LESS ANNOYING CRM • ADMIN PORTAL
Web Application | Product Design
Less Annoying CRM is a simple, yet effective CRM for small business owners. Their focus is to provide users with a low-tech way to manage their contacts without all the extra + unnecessary features major CRM companies provide.
The company was in need of a facelift of their internal tool, the Admin page. This page is where their customer support team, (known as CRM Coaches), helps solve incoming user problems + update users’ accounts. While powerful, over the years the page had become cluttered + slowed down the workflow of the team.
The role: Product designer working alongside CRM Coach Lead + CEO || The scope: Product design + user research || The timeline: 4 months
With customer satisfaction + information density at the forefront of the company’s focus, the overall design of the admin page for the internal team was a second thought. The company approached this page as a “show everything” element so the team can quickly assist the customer, but failed to think through the experience for the team
This presented an opportunity to design a cleaner admin page that still allowed the internal team to be power users + quickly access all information they need to assist customers without taking too much time.
The primary users of this page are members of the customer support team (known as CRM Coaches), while other administrators occasionally access this page.
To further understand the needs of the user, I conducted user interviews (11 total) over the course of 2 months. The aim with my interviews was to gain a deeper understanding of:
+ How they use the admin page
Pain point 1: Clutter Originally designed for power use, every action + piece of information is shown on the page. Diving deeper, as new features + information, became available, they were added to the page wherever space allowed without putting thought into this. This lead to a cluttered page that, while powerful, overwhelms the user + is a major learning curve during onboarding.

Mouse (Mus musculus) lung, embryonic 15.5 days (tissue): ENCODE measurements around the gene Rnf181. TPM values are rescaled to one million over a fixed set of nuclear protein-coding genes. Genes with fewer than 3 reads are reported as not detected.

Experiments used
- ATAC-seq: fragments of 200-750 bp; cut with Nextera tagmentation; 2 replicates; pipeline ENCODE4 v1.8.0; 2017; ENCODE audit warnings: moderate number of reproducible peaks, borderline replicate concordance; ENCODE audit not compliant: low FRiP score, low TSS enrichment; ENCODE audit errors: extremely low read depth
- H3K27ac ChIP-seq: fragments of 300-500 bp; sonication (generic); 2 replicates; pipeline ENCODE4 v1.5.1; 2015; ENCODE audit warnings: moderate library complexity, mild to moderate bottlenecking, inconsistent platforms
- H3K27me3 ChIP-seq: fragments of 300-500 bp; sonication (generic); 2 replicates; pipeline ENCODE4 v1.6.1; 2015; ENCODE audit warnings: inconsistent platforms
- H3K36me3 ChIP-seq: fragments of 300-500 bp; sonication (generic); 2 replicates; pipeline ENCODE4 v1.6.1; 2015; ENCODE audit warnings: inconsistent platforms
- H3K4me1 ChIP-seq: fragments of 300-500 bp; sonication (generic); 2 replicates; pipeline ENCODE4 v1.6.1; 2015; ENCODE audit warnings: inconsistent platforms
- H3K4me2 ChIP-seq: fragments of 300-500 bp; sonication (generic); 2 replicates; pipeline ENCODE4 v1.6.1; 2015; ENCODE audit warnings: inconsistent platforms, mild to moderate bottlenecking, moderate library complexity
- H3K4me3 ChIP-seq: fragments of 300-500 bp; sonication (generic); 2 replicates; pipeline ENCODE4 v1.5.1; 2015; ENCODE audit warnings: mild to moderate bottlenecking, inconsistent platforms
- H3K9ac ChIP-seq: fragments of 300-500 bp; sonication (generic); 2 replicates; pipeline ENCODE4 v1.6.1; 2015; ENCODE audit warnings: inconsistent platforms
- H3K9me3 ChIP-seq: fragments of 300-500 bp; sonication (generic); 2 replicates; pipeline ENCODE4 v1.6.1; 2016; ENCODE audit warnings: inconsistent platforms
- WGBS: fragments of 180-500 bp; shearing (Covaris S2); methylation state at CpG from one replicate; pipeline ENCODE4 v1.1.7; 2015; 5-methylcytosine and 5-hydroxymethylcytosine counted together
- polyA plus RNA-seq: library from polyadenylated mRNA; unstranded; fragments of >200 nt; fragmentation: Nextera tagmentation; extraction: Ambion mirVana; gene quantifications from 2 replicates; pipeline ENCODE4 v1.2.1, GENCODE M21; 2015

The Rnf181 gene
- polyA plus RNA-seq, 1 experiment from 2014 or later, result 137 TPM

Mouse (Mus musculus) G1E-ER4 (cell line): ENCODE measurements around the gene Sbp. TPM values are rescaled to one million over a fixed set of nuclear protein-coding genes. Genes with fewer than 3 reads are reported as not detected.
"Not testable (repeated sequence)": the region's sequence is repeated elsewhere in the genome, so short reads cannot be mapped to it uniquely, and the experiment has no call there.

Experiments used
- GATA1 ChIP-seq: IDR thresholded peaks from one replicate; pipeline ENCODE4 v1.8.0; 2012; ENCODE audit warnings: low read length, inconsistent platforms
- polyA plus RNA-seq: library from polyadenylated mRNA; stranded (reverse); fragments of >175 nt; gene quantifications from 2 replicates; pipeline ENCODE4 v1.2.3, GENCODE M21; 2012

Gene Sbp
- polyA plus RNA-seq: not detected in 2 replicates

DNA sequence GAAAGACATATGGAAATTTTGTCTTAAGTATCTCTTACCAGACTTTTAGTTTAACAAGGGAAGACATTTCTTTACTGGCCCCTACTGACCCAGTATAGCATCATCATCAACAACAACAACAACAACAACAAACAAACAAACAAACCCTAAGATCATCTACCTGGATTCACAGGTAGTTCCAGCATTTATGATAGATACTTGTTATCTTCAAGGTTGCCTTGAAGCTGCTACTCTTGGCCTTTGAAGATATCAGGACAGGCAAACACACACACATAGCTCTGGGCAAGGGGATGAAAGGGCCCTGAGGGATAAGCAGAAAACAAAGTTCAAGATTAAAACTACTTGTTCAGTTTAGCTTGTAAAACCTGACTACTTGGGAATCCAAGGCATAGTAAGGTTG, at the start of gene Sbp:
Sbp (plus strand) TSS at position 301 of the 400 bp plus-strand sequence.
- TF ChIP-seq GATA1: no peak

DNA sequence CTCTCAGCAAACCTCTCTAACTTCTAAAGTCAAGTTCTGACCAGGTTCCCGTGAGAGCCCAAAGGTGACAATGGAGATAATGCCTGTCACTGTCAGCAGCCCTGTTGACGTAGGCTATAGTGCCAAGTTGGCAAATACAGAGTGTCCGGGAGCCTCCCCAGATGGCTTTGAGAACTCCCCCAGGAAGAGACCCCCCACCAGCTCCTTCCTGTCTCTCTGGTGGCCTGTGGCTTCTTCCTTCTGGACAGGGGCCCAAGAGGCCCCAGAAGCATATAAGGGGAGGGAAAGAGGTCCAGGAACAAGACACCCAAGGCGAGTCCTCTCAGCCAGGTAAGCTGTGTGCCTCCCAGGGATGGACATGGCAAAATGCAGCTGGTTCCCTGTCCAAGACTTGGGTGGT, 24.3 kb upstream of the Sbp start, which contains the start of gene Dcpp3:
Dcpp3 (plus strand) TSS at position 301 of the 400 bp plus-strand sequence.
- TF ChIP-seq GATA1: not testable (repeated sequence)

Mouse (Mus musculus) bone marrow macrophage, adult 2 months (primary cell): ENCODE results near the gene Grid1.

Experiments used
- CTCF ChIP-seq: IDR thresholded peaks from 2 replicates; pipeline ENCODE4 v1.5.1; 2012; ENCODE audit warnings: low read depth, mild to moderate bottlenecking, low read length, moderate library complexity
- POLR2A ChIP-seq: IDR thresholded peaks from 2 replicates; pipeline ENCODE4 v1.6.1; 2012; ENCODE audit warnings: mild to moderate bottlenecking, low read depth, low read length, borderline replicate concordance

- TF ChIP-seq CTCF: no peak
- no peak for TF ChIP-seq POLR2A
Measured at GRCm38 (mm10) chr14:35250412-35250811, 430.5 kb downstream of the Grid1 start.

Pain point 2: Scrolling One of the major points that were brought up in all interviews was the need to scroll down the page to access information, instead of having it visible at all times.
Pain point 3: Flow + Hierarchy With much of the text + headers being the same size + color, many components throughout the page all blend together. This didn’t support a productive workflow for the user, nor did it help establish a hierarchy of information throughout the page.
Low Fidelity Mockup
I started with a low fidelity wireframe to help place the information on the page. My goal here was to set a good foundation to then lay out all the information for the page.
Within my wireframe, I prioritized user information as that was typically the detail needed to take any action on the page.
From there I also focused on ensuring the various actions that could be taken on an account were categorized + displayed in an easy to skim way.
Overall my goal was to use as much space on the page as possible, but position the elements to feel more spaced out + give all the information the breathing room it needs.
High Fidelity Mockup Attempt 1
In my first attempt to design this page, I deviated from the original wireframe. The insight that lead to this was that on the original page, the entire top row of information was information the CRM Coaches were used to parsing. With this in mind, I wanted to ensure that the first row of information still provided all the context they needed to move forward on the account.